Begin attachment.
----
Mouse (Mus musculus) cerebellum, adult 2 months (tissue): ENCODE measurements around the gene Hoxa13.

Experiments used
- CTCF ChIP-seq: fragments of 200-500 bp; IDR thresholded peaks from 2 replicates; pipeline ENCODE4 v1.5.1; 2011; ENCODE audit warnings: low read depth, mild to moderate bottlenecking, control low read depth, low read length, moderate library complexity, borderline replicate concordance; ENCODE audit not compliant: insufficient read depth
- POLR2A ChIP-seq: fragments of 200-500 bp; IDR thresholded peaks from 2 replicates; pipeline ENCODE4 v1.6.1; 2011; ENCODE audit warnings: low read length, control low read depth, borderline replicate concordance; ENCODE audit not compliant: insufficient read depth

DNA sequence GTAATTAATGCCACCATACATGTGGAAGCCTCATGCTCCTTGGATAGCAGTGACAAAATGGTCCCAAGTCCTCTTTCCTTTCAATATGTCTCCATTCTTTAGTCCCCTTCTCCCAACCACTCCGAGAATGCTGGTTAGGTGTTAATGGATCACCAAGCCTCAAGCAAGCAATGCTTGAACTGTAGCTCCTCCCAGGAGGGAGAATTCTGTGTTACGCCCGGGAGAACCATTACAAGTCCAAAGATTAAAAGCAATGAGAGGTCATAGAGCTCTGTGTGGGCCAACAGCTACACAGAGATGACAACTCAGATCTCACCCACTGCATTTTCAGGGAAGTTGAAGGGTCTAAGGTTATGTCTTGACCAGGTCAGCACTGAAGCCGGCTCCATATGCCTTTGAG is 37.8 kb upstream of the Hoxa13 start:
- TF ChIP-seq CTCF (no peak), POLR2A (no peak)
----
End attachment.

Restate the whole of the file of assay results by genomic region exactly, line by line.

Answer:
Mouse (Mus musculus) cerebellum, adult 2 months (tissue): ENCODE measurements around the gene Hoxa13.

Experiments used
- CTCF ChIP-seq: fragments of 200-500 bp; IDR thresholded peaks from 2 replicates; pipeline ENCODE4 v1.5.1; 2011; ENCODE audit warnings: low read depth, mild to moderate bottlenecking, control low read depth, low read length, moderate library complexity, borderline replicate concordance; ENCODE audit not compliant: insufficient read depth
- POLR2A ChIP-seq: fragments of 200-500 bp; IDR thresholded peaks from 2 replicates; pipeline ENCODE4 v1.6.1; 2011; ENCODE audit warnings: low read length, control low read depth, borderline replicate concordance; ENCODE audit not compliant: insufficient read depth

DNA sequence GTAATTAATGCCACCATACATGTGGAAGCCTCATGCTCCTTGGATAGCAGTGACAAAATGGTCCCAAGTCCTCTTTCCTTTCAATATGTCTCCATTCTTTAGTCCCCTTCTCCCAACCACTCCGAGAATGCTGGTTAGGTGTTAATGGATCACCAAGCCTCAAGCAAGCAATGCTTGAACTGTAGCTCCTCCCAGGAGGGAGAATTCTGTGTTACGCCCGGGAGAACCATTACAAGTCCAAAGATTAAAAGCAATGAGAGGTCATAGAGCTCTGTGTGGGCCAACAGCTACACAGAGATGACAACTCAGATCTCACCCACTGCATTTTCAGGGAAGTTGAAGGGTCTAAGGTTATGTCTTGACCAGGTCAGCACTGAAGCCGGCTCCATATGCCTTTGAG is 37.8 kb upstream of the Hoxa13 start:
- TF ChIP-seq CTCF (no peak), POLR2A (no peak)